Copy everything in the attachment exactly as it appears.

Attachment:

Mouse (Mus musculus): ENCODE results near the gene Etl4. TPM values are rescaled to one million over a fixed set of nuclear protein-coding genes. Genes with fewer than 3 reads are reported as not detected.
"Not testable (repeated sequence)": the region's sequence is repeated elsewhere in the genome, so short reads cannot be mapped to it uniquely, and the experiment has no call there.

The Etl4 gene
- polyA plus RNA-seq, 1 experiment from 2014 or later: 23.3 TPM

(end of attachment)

Mouse (Mus musculus): ENCODE results near the gene Etl4. TPM values are rescaled to one million over a fixed set of nuclear protein-coding genes. Genes with fewer than 3 reads are reported as not detected.
"Not testable (repeated sequence)": the region's sequence is repeated elsewhere in the genome, so short reads cannot be mapped to it uniquely, and the experiment has no call there.

The Etl4 gene
- polyA plus RNA-seq, 1 experiment from 2014 or later: 23.3 TPM